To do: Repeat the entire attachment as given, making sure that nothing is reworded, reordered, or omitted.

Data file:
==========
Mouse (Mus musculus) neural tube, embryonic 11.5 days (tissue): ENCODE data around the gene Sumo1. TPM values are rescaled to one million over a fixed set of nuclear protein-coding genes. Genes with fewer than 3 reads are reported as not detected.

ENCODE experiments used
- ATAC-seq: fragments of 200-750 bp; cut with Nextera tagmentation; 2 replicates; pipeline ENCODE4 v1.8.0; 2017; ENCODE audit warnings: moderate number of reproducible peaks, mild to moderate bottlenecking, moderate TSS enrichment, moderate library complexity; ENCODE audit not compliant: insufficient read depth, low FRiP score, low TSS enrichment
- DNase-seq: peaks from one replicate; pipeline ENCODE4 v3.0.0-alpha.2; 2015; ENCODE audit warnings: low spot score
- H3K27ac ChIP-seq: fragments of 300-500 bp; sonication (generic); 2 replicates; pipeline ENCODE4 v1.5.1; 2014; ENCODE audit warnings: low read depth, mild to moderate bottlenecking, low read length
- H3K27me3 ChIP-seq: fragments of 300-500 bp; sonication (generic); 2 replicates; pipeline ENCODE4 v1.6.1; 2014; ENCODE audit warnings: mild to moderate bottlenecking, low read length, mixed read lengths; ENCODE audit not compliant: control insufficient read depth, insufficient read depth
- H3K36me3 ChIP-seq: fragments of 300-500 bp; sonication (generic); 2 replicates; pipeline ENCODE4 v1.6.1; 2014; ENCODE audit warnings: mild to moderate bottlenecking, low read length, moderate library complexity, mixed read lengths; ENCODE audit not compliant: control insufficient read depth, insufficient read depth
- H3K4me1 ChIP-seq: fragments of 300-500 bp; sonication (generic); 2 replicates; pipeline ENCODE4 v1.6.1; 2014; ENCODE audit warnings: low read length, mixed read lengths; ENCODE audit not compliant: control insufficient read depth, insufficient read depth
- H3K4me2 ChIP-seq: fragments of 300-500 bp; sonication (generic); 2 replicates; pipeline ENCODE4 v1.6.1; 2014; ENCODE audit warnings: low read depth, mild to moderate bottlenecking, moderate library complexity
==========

Mouse (Mus musculus) neural tube, embryonic 11.5 days (tissue): ENCODE data around the gene Sumo1. TPM values are rescaled to one million over a fixed set of nuclear protein-coding genes. Genes with fewer than 3 reads are reported as not detected.

ENCODE experiments used
- ATAC-seq: fragments of 200-750 bp; cut with Nextera tagmentation; 2 replicates; pipeline ENCODE4 v1.8.0; 2017; ENCODE audit warnings: moderate number of reproducible peaks, mild to moderate bottlenecking, moderate TSS enrichment, moderate library complexity; ENCODE audit not compliant: insufficient read depth, low FRiP score, low TSS enrichment
- DNase-seq: peaks from one replicate; pipeline ENCODE4 v3.0.0-alpha.2; 2015; ENCODE audit warnings: low spot score
- H3K27ac ChIP-seq: fragments of 300-500 bp; sonication (generic); 2 replicates; pipeline ENCODE4 v1.5.1; 2014; ENCODE audit warnings: low read depth, mild to moderate bottlenecking, low read length
- H3K27me3 ChIP-seq: fragments of 300-500 bp; sonication (generic); 2 replicates; pipeline ENCODE4 v1.6.1; 2014; ENCODE audit warnings: mild to moderate bottlenecking, low read length, mixed read lengths; ENCODE audit not compliant: control insufficient read depth, insufficient read depth
- H3K36me3 ChIP-seq: fragments of 300-500 bp; sonication (generic); 2 replicates; pipeline ENCODE4 v1.6.1; 2014; ENCODE audit warnings: mild to moderate bottlenecking, low read length, moderate library complexity, mixed read lengths; ENCODE audit not compliant: control insufficient read depth, insufficient read depth
- H3K4me1 ChIP-seq: fragments of 300-500 bp; sonication (generic); 2 replicates; pipeline ENCODE4 v1.6.1; 2014; ENCODE audit warnings: low read length, mixed read lengths; ENCODE audit not compliant: control insufficient read depth, insufficient read depth
- H3K4me2 ChIP-seq: fragments of 300-500 bp; sonication (generic); 2 replicates; pipeline ENCODE4 v1.6.1; 2014; ENCODE audit warnings: low read depth, mild to moderate bottlenecking, moderate library complexity